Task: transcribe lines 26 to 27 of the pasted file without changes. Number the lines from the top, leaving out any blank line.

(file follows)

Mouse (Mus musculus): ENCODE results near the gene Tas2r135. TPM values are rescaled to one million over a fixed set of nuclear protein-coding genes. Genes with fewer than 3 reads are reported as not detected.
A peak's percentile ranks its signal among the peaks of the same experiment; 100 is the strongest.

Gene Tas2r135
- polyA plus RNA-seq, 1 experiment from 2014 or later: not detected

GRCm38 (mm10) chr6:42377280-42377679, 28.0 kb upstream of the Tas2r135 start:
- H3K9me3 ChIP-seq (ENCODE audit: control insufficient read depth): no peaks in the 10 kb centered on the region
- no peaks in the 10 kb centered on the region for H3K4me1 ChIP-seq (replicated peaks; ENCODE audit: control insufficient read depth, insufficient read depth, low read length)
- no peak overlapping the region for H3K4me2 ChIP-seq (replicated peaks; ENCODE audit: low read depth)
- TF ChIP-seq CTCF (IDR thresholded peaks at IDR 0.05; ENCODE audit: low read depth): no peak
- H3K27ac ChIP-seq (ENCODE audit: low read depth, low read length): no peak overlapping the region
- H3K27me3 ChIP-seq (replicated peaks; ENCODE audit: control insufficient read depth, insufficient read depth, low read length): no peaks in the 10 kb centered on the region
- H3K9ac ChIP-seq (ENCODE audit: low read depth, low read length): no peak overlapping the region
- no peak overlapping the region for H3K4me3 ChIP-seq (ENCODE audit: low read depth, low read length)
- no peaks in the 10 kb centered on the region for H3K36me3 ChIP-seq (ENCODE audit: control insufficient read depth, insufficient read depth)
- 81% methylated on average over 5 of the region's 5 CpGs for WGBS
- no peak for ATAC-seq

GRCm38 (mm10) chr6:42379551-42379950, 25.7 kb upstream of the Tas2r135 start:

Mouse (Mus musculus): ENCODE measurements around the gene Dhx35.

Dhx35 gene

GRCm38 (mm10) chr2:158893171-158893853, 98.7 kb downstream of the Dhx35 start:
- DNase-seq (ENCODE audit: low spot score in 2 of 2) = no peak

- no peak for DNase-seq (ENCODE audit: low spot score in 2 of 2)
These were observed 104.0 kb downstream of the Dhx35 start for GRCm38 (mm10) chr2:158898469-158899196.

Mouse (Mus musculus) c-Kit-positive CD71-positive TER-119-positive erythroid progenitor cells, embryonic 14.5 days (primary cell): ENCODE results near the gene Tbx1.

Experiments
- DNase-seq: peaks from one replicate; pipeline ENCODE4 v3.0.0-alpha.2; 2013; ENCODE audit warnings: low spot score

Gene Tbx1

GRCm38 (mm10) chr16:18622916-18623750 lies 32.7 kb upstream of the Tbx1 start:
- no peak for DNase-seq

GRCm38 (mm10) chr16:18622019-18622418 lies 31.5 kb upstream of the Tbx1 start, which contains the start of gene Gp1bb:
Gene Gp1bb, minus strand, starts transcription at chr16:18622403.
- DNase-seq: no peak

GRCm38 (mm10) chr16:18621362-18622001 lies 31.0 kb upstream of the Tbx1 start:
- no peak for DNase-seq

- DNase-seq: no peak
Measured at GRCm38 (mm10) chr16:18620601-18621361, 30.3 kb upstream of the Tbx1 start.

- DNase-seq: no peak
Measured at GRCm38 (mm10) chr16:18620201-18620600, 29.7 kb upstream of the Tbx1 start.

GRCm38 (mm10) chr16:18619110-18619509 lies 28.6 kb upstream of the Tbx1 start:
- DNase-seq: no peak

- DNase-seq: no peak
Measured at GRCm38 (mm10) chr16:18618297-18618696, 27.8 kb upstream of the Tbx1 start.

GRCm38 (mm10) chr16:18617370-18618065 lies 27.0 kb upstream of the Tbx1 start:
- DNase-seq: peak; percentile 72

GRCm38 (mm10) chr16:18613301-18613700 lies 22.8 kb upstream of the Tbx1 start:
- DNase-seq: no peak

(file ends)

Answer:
- DNase-seq: peaks from one replicate; pipeline ENCODE4 v3.0.0-alpha.2; 2013; ENCODE audit warnings: low spot score

Gene Tbx1